MoveOn.org is working to appeal to under 30 voters on the political left and is putting its support (and money) behind candidates including Chloe Maxmin, founder of First Here, Then Everywhere, and a Democratic candidate for Maine state House District 88 candidate. Identified by MoveOn as “a grassroots community organizer for the environment,” Maxmin, 26, won her primary with 80% of the vote.

Camden Hunt is a freshman at College of the Atlantic in Bar Harbor, Maine, and is a first-time voter by absentee ballot in his home state of Virginia. Hunt was drawn to the same issue Maxmin is running on in Maine. “I voted mainly on an environmental stance, something I find to be very important, especially in this era of climate change and denial.” In a candidate Hunt looked for “integrity and trustworthiness, but most importantly the ability to be open minded and progressive.” Hunt is “more liberal” in his thinking than his parents and that is perhaps why he views this midterm as a change election for his generation. For the race to 2020, Hunt says, “I am looking for environmental and civil rights opinions in 2020, and I’m hoping to see Kamala Harris run!”

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De’Aria Anderson, a 24-year-old associate at Inkhouse in New York City, is ideologically similar to her parents in her views, but does feel she’s more left-leaning than they are, particularly on human rights. She wants more candidates to know their actions affect how she votes. “I'm not necessarily looking for particular candidates. I am hoping that there will be some unity on the left to support the best candidate.”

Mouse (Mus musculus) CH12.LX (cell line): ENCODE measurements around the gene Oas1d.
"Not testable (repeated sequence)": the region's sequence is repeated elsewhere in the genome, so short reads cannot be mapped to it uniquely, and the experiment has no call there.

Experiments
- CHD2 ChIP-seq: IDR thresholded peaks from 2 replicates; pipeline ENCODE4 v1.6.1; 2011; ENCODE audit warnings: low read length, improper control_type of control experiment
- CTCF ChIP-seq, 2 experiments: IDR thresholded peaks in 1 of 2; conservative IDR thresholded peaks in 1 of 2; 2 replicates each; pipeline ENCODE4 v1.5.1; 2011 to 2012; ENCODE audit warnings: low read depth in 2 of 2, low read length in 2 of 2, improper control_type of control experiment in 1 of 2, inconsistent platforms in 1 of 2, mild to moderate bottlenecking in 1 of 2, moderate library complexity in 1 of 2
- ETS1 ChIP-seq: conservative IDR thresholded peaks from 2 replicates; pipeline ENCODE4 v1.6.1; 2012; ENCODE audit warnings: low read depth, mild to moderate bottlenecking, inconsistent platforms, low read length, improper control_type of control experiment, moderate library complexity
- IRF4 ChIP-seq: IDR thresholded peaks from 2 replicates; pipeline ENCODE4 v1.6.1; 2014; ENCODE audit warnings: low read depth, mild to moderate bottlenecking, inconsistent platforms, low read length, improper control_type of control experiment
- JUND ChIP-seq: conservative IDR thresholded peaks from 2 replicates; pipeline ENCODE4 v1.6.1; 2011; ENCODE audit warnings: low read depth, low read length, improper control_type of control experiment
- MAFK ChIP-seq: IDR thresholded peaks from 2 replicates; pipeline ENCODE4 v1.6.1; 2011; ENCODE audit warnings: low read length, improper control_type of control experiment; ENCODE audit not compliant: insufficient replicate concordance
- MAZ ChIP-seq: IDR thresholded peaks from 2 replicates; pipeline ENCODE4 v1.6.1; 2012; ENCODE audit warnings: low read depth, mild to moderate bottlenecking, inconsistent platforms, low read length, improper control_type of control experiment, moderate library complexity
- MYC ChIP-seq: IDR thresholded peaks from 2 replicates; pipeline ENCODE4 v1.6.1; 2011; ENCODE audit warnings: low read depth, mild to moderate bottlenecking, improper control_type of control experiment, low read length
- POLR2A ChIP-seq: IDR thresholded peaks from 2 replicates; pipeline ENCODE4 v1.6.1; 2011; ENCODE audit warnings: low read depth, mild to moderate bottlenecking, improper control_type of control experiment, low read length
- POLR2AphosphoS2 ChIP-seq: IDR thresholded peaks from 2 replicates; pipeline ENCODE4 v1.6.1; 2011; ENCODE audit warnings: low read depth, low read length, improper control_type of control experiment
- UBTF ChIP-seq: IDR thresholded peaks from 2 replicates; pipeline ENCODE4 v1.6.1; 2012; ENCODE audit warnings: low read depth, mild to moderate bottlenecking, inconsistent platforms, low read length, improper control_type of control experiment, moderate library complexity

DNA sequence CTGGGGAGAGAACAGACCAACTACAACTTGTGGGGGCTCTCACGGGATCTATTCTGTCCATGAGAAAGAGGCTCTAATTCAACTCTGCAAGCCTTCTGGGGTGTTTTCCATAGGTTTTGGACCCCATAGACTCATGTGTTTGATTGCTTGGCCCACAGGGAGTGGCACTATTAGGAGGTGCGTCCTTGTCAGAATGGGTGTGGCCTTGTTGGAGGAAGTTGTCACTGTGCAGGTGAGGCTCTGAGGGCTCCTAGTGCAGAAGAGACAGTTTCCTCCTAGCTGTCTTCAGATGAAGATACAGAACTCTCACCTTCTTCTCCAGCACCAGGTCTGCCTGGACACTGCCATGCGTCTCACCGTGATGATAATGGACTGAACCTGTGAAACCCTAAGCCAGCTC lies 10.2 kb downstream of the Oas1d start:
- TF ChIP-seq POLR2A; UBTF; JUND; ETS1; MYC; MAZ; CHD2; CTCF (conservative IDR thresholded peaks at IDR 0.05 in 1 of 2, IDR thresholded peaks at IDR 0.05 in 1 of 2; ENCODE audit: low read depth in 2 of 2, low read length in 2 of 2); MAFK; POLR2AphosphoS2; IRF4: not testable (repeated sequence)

Anderson also has a message for those who do not see this as a change election in an “ugly” political climate.“There is really no better word for it. Things are so bleak in the world of politics on both sides and it's scary to see some of the extremist coming out of the shadows. But midterm elections are always capable of change. I have faith in young voters to make the right decisions, make some noise so people wake the fuck up.”

Perhaps that is the lesson to take away from millennials about the importance of the upcoming midterms and the importance of now—to “wake the fuck” up. If the generation who never heard the words “a black man will never be president in my lifetime,” doesn’t know a time women weren’t actively seeking the presidency or hoping to be seated as VP, was born post-9/11, with active shooter lockdown drills as the norm, never lived in a world where the queen bee was not King Bey or that a simple social media hashtag can not only drive the direction of our political discourse, but shape public policy can wake up, surely, then, can the rest of us.

Aisha K. Staggers is a writer, lecturer, and co-host of "Staggers State of Things" on the Dr. Vibe Show and the upcoming "Women of a Certain Age" radio show and podcast. @AishaStaggers